Open Journal of Accounting, 2013, 2, 1-3 Published Online January 2013 (
Applying Information Technology to Financial Statement
Analysis for Market Capitalization Prediction
Hayden Wimmer, Roy Rada
Department of Information Systems, University of Maryland Baltimore County,
Baltimore, USA
Received November 1, 2012; revised December 5, 2012; accepted December 13, 2012
Determining which attributes may be employed for predicting the market capitalization of a business firm is a chal-
lenging task which may benefit from research intersecting principles of accounting and finance with information tech-
nology. In our approach, inf ormation technology in the form of decision trees and genetic alg orithms is applied to fun-
damental financial statement data in order to support the decision making process for predicting the direction of the
value of a company with value defined as the market capitalization. The decision process differs from year to year;
however, the amount of variation is crucial to a successful decision making process. The research question posed is
“how much variation occurs between years?” We hypothesize the amount of variation is smaller than half the number of
financial statement attributes that may be employed in the decision making process. We develop a system which tests
the amount of variation between years measured as the amount of generations required to reach a target level of fitness.
The hypothesis is tested using da ta filtered from Compustat’s global database. Th e resu lts s upport th e research hypothe-
sis and advance us toward answering the research question. The implications of this research are the possibility to im-
prove the decision process when employing financial statement analysis as applied to the market capitalization and fi-
nancial valuation of business f irms.
Keywords: Fundamental Analysis; Market Capitalization; Accountin g Information Systems
1. Introduction
The purpose of this research is to explore the amount of
variation between years of which financial statement
attributes are most critical for determining if the market
capitalization of a business firm increases or decreases.
We hypothesize the amount of variation is smaller than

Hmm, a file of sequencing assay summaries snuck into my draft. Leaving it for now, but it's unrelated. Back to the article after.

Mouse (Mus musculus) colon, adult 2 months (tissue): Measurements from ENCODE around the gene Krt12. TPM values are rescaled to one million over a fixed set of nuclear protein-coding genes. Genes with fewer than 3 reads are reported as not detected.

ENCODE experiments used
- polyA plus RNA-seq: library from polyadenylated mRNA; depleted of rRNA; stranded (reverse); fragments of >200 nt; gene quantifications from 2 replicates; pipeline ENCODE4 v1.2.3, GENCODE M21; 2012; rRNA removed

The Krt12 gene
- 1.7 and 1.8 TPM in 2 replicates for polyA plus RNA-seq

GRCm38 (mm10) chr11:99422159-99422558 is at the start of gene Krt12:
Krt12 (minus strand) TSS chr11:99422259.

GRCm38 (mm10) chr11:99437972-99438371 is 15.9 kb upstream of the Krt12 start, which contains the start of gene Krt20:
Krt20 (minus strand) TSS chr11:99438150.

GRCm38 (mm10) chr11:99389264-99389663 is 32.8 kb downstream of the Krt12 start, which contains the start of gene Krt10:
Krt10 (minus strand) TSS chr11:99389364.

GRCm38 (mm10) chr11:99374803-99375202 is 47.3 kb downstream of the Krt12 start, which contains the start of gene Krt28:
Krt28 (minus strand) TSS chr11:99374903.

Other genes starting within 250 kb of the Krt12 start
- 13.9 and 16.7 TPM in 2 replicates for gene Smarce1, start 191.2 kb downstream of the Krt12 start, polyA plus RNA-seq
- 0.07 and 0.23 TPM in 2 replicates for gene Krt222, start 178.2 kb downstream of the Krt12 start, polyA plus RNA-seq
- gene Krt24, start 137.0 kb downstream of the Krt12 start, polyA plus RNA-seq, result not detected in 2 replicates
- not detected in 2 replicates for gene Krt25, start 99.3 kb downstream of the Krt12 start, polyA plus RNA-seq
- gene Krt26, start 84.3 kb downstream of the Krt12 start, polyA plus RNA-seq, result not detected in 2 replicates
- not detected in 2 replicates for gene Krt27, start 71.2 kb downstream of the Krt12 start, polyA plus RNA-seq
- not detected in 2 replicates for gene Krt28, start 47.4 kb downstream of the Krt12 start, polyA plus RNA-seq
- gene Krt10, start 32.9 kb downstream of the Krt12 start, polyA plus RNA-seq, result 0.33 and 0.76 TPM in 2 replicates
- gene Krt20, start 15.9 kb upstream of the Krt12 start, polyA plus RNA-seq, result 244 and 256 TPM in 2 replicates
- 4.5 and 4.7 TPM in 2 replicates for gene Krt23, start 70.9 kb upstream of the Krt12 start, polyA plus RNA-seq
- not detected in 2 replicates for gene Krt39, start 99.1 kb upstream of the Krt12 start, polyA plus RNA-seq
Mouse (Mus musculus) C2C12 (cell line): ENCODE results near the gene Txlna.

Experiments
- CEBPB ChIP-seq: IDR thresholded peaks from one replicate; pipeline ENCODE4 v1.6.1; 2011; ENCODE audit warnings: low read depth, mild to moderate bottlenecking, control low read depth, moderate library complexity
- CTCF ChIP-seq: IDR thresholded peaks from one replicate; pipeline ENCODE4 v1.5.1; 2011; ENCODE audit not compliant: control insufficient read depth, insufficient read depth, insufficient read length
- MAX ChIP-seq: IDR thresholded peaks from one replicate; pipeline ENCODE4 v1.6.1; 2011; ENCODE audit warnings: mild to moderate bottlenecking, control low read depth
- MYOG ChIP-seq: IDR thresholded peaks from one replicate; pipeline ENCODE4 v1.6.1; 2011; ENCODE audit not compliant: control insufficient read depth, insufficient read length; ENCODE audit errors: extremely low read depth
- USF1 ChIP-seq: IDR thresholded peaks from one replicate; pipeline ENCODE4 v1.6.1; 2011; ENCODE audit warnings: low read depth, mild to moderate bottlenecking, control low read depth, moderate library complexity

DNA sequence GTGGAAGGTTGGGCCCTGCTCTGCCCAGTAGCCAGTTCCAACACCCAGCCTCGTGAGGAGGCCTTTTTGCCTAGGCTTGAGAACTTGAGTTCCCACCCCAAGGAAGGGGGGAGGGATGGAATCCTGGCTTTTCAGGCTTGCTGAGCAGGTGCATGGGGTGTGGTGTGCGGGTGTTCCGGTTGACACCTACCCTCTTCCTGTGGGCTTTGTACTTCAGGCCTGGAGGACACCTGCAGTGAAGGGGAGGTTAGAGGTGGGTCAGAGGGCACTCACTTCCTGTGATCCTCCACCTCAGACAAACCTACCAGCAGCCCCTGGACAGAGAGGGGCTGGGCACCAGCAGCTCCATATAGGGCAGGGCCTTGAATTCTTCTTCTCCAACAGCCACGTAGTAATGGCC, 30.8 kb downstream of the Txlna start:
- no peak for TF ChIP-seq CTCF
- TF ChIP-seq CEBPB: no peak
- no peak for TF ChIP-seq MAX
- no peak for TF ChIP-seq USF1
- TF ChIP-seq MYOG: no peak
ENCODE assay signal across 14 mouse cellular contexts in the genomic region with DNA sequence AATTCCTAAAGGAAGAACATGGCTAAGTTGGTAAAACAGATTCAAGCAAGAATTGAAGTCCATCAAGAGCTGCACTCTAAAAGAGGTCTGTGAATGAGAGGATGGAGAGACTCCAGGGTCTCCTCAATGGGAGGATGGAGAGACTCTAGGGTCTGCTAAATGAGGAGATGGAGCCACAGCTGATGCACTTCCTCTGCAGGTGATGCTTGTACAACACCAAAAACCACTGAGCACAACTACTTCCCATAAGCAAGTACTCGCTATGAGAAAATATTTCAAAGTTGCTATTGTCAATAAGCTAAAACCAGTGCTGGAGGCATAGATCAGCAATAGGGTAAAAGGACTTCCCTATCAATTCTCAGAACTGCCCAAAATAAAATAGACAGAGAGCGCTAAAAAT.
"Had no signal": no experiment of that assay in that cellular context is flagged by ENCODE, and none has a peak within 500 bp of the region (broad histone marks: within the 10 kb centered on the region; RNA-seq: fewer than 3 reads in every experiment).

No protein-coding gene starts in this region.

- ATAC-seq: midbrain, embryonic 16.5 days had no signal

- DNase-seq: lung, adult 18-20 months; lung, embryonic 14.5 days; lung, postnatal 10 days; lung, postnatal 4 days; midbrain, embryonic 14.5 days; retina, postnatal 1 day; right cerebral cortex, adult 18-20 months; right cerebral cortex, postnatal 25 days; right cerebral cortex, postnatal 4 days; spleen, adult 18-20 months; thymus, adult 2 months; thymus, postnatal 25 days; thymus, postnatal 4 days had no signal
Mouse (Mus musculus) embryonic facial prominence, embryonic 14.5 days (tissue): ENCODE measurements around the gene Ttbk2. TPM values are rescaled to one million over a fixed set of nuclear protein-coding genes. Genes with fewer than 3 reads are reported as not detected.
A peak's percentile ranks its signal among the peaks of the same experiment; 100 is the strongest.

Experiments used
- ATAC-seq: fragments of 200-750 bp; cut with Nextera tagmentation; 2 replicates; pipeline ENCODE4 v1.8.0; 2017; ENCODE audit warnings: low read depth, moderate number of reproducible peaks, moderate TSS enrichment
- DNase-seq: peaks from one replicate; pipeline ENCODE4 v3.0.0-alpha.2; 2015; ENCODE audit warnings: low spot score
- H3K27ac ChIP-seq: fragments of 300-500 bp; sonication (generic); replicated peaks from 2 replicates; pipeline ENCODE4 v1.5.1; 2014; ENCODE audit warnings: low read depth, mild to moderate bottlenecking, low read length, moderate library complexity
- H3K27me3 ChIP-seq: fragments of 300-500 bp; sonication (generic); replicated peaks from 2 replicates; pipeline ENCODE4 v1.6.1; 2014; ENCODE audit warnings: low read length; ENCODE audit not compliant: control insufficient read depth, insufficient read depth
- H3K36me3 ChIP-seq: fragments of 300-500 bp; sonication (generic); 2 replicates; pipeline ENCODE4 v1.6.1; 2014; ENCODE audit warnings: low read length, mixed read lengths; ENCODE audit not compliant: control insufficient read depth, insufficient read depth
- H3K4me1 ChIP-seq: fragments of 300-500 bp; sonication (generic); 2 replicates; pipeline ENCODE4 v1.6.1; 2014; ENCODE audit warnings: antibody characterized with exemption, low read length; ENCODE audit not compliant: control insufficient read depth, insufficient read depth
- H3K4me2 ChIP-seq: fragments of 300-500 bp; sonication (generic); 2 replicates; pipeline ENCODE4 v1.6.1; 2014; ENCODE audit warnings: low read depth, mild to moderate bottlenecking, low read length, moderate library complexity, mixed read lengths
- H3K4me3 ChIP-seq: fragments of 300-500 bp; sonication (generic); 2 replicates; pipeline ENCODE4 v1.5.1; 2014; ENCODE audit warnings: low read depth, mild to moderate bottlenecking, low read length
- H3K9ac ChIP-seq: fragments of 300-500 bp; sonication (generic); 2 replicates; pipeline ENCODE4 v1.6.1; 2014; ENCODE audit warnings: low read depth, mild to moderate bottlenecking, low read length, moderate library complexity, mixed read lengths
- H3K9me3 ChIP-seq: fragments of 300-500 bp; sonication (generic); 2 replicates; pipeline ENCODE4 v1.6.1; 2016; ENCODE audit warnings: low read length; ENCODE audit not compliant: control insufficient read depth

half the number of financial statement attributes that may
be employed in the decision making process. This is
tested by applying an information technology based ap-
proach to determining which attributes are most critical
in the decision process for valuating future market capi-
Market capitalization is defined as the total outstand-
ing shares of a company multiplied by the stock’s price.
The market capitalization—or market cap—is considered
the public’s valuation of a company. Determining which
attributes from fundamental financial statement analysis
are valuable in predicting the performance of the stocks
is a critical step in any investment strategy. It has long
been accepted that financial markets are informationally
efficient. This is referred to as the Efficient Market Hy-
pothesis [1]. In other words, it is not possible to predict
market performance or determine which financial state-
ment attributes are the most critical in the valuation of a
business firm. In contrast to the efficient market hy-
pothesis, the adaptive market hypothesis [2,3] states that
markets evolve based on competition, natural selection,
and adaptation. This theory of evolution may be applied
to determining which financial statement attributes are
most important from year to year.
Decision trees are graph like structures which may be
extracted into rules for the decision making process. De-
cision trees are common in many business domains such
as accounting, finance, and operations management. A
decision tree may be extracted into a set of rules by fol-
lowing a terminating node of the tree to the root node of
the tree. The more levels in a tree the more complex the
rule base that may be derived from the decision tree. The